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The Bike


Getting Started:
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Bike Commute Tips Blog



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INTERMODAL ACCESS

Image of MUNI buss with bike rack

But what if your workplace is farther away than you want or are able to ride? In the U.S., many destinations are scattered in sprawling low-density regions, making it a challenge to bike the whole way. Perhaps you can combine bicycling with transit or driving to complete your trip.

My wife used to work in San Mateo, about 20 miles away from our home in San Francisco. She would travel to work using a combination of bicycling and transit. She would ride about 2.5 miles to the Caltrain station at 4th and Townsend Streets in San Francisco, board the train, and get off at Burlingame. Another two-mile ride completed her journey to work. Most days it would take her about an hour, which is about the time it would have taken if she had driven.

Many transit systems are developing better intermodal access for cyclists. Caltrain, which runs from San Francisco to San Jose, is a national leader in bike access. This has proven enormously popular among the technical types who reside in the city and work in Silicon Valley. MUNI, San Francisco's bus and trolley service, has now installed bike racks on most routes. Most ferry services in the Bay Area provide bike access. Bay Area Rapid Transit (BART), allows bikes on all cars, except during certain peak commute hours (just when you need it). My current multimodal commute combines the Amtrak Capitol Corridor and bicycle to travel the 17 miles between my home in Sacramento and office at UC Davis.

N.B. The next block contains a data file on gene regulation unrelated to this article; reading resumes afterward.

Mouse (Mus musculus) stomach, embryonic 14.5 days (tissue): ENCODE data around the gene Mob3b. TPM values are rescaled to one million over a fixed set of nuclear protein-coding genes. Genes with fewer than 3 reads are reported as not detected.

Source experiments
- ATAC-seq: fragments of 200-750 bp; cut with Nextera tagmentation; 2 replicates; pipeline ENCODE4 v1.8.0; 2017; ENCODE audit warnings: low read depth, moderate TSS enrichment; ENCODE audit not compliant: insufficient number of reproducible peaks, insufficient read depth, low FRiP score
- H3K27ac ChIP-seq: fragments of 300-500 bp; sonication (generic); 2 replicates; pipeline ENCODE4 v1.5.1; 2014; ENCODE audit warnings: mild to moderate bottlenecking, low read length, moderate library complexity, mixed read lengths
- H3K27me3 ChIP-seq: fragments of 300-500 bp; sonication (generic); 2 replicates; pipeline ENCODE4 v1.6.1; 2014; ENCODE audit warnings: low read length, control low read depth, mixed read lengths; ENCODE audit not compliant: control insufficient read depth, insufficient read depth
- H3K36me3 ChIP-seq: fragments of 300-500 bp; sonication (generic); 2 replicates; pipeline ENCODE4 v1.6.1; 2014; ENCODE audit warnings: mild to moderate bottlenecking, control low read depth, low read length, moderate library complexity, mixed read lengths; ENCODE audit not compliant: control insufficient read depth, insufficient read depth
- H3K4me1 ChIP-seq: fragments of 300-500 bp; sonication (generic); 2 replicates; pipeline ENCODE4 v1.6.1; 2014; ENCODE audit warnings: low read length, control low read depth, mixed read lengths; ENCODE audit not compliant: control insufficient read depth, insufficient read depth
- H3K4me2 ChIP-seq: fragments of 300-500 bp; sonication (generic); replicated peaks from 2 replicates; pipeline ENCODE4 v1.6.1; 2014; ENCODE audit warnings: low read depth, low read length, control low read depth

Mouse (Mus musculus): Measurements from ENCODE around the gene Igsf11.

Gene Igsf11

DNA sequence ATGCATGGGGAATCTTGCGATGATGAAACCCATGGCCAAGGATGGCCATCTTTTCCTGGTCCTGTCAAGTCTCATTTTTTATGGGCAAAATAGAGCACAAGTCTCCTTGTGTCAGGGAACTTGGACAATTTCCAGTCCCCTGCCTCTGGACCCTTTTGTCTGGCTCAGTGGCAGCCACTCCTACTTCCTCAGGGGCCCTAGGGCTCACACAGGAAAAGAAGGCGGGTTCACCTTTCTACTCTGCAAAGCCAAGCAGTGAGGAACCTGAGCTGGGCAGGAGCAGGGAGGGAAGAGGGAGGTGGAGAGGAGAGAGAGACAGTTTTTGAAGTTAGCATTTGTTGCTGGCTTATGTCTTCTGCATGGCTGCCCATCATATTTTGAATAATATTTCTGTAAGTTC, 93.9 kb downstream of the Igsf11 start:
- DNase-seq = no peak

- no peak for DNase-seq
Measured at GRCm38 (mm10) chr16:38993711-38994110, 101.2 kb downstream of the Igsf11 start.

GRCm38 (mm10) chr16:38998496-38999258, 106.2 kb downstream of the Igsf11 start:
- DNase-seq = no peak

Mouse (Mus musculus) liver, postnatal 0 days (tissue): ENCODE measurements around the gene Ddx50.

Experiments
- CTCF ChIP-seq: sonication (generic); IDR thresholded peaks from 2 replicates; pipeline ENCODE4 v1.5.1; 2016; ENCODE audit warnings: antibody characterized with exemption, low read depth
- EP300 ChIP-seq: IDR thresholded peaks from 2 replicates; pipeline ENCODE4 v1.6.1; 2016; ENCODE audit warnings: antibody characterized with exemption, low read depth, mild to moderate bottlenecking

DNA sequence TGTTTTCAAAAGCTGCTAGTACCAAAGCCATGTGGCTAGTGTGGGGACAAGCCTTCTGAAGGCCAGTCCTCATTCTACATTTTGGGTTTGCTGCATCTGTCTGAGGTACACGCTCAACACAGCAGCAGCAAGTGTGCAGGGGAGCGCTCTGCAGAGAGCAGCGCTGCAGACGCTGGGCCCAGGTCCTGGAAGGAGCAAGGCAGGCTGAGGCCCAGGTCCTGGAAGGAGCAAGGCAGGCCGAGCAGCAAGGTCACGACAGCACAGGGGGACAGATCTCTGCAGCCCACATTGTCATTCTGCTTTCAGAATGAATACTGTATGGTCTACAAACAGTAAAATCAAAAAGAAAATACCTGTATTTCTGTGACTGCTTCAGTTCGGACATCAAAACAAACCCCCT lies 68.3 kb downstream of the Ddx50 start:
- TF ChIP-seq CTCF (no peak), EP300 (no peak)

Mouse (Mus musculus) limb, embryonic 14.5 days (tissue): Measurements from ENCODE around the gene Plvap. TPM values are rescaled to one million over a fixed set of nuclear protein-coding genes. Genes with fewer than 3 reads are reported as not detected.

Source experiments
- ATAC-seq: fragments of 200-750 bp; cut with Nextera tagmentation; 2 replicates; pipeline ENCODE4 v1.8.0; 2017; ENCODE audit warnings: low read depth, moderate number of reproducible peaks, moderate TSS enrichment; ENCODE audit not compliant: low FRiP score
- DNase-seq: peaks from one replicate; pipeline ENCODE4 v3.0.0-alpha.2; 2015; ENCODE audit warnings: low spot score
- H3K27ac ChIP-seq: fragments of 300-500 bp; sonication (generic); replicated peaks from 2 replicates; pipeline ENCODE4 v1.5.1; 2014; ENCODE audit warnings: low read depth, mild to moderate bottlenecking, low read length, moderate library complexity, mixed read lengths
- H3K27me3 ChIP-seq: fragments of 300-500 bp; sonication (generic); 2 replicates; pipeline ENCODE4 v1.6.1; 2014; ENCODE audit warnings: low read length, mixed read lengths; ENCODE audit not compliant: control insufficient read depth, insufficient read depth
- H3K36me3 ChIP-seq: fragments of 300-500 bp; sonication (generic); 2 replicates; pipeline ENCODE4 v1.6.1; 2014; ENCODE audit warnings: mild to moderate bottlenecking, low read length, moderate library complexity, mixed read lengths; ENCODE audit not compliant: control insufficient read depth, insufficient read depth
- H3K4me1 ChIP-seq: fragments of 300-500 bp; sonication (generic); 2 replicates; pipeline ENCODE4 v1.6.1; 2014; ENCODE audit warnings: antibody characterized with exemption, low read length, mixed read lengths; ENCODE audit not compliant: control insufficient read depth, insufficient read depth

While many transit agencies are slowly getting enlightened, we're not there yet. Even the Bay Area, a pioneering leader in intermodal access, blocks much bike access. For instance, cyclists who work across the Bay continue to be discouraged by BART's rush-hour freeze. Yet many cyclists who are frustrated with their local transit agency's resistance to bikes still find ways to combine cycling and transit.

Image of Caltrain bike car

Most transit agencies allow people with folding bikes aboard their trains or buses, even during peak rush hour. Popular models include folders made by Breezer, Bike Friday, and Brompton. Some people even use two bikes--one to get to the nearest transit stop, and one at their destination stop. Many transit agencies are installing secure bike lockers, generally offered at low cost. And there is an encouraging trend toward the creation of dedicated Bikestations at transit hubs, such as Warm Planet Bikes at San Francisco's busy Caltrain terminal, creating facilities that support intermodal travel by providing secure bike parking and other services.

And don't hesitate to consider driving part of the away, and biking the rest. Many people do this, often to avoid parking fees at the workplace. Gradually to you can reduce your reliance on driving, or try biking the whole distance only a few days a week.

So even if your office or workplace seems far away, with a little consideration, you can find a way to combine bicycling and transit or driving to reach your destination.



Resources:
BikesOnTransit.org Database
Bicycling on transit in Sacramento - Bike Commute Tips Blog

Bike/Transit Integration - Victoria Transport Policy Institute
Urban Bikers' Tricks & Tips
How to Live Well Without Owning a Car
Divorce Your Car! Ending the Love Affair with the Automobile


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Comments? Suggestions? Contact dornbiker@yahoo.com || Updated 08.17.11
Images: Bike rack on MUNI bus (top); crowded CalTrain bike car, photo by Richard Masoner.

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